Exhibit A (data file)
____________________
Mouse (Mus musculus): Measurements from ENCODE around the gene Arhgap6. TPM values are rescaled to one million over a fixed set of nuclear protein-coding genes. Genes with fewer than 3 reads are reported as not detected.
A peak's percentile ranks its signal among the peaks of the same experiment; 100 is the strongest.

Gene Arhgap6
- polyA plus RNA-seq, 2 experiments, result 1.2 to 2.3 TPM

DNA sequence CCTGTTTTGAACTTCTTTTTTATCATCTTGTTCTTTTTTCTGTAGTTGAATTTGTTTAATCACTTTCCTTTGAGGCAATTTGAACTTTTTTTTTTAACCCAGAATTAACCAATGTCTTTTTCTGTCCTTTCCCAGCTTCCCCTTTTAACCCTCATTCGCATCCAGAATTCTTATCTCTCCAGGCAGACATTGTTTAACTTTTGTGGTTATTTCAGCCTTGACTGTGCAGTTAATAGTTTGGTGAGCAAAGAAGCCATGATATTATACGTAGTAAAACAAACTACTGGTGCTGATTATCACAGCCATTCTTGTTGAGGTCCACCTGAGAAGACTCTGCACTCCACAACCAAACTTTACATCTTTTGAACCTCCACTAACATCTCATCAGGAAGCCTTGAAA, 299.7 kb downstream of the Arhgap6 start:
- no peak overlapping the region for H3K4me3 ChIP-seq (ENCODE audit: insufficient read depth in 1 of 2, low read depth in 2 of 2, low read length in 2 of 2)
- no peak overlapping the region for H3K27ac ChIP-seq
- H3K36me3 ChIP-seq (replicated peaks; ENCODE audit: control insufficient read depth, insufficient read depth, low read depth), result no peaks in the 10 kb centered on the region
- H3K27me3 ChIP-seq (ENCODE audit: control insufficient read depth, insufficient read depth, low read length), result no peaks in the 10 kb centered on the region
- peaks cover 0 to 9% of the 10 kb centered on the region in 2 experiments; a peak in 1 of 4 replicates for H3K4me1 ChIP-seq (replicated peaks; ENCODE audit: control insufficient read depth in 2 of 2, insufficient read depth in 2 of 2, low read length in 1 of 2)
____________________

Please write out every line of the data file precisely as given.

Mouse (Mus musculus): Measurements from ENCODE around the gene Arhgap6. TPM values are rescaled to one million over a fixed set of nuclear protein-coding genes. Genes with fewer than 3 reads are reported as not detected.
A peak's percentile ranks its signal among the peaks of the same experiment; 100 is the strongest.

Gene Arhgap6
- polyA plus RNA-seq, 2 experiments, result 1.2 to 2.3 TPM

DNA sequence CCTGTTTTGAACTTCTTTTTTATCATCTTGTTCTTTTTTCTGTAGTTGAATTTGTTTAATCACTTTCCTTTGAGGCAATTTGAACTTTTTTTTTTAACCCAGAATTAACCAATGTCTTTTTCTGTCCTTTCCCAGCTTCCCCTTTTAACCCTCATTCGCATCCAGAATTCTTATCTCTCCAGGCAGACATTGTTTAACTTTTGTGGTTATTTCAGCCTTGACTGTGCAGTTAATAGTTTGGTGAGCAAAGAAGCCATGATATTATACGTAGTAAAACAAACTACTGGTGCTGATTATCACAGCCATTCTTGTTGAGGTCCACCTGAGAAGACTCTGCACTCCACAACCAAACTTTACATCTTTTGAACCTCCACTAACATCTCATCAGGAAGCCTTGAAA, 299.7 kb downstream of the Arhgap6 start:
- no peak overlapping the region for H3K4me3 ChIP-seq (ENCODE audit: insufficient read depth in 1 of 2, low read depth in 2 of 2, low read length in 2 of 2)
- no peak overlapping the region for H3K27ac ChIP-seq
- H3K36me3 ChIP-seq (replicated peaks; ENCODE audit: control insufficient read depth, insufficient read depth, low read depth), result no peaks in the 10 kb centered on the region
- H3K27me3 ChIP-seq (ENCODE audit: control insufficient read depth, insufficient read depth, low read length), result no peaks in the 10 kb centered on the region
- peaks cover 0 to 9% of the 10 kb centered on the region in 2 experiments; a peak in 1 of 4 replicates for H3K4me1 ChIP-seq (replicated peaks; ENCODE audit: control insufficient read depth in 2 of 2, insufficient read depth in 2 of 2, low read length in 1 of 2)